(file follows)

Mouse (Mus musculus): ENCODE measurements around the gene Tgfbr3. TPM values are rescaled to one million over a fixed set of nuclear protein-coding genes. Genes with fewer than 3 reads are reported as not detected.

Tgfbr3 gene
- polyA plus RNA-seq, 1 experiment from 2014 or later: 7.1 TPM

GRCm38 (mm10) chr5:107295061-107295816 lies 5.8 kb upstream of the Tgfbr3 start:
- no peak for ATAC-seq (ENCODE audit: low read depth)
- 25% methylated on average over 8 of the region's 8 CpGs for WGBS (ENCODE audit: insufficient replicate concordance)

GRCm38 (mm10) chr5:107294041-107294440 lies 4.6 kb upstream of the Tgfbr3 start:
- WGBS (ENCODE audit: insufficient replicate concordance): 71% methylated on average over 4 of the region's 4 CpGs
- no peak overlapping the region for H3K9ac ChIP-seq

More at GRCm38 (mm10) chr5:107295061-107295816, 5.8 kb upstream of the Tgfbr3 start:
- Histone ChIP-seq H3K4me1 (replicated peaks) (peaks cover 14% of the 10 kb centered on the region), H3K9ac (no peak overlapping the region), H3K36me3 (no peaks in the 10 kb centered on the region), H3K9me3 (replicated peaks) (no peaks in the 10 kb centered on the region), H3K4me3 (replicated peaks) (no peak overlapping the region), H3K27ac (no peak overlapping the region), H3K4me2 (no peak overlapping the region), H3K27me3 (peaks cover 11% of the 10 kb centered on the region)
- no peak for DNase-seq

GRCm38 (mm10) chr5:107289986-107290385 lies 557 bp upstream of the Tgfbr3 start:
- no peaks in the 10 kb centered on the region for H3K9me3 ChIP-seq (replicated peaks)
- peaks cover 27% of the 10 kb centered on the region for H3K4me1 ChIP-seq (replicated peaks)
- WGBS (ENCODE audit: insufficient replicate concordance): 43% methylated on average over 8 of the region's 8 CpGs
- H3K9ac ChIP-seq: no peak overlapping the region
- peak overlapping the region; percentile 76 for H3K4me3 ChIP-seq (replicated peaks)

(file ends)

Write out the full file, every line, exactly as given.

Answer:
Mouse (Mus musculus): ENCODE measurements around the gene Tgfbr3. TPM values are rescaled to one million over a fixed set of nuclear protein-coding genes. Genes with fewer than 3 reads are reported as not detected.

Tgfbr3 gene
- polyA plus RNA-seq, 1 experiment from 2014 or later: 7.1 TPM

GRCm38 (mm10) chr5:107295061-107295816 lies 5.8 kb upstream of the Tgfbr3 start:
- no peak for ATAC-seq (ENCODE audit: low read depth)
- 25% methylated on average over 8 of the region's 8 CpGs for WGBS (ENCODE audit: insufficient replicate concordance)

GRCm38 (mm10) chr5:107294041-107294440 lies 4.6 kb upstream of the Tgfbr3 start:
- WGBS (ENCODE audit: insufficient replicate concordance): 71% methylated on average over 4 of the region's 4 CpGs
- no peak overlapping the region for H3K9ac ChIP-seq

More at GRCm38 (mm10) chr5:107295061-107295816, 5.8 kb upstream of the Tgfbr3 start:
- Histone ChIP-seq H3K4me1 (replicated peaks) (peaks cover 14% of the 10 kb centered on the region), H3K9ac (no peak overlapping the region), H3K36me3 (no peaks in the 10 kb centered on the region), H3K9me3 (replicated peaks) (no peaks in the 10 kb centered on the region), H3K4me3 (replicated peaks) (no peak overlapping the region), H3K27ac (no peak overlapping the region), H3K4me2 (no peak overlapping the region), H3K27me3 (peaks cover 11% of the 10 kb centered on the region)
- no peak for DNase-seq

GRCm38 (mm10) chr5:107289986-107290385 lies 557 bp upstream of the Tgfbr3 start:
- no peaks in the 10 kb centered on the region for H3K9me3 ChIP-seq (replicated peaks)
- peaks cover 27% of the 10 kb centered on the region for H3K4me1 ChIP-seq (replicated peaks)
- WGBS (ENCODE audit: insufficient replicate concordance): 43% methylated on average over 8 of the region's 8 CpGs
- H3K9ac ChIP-seq: no peak overlapping the region
- peak overlapping the region; percentile 76 for H3K4me3 ChIP-seq (replicated peaks)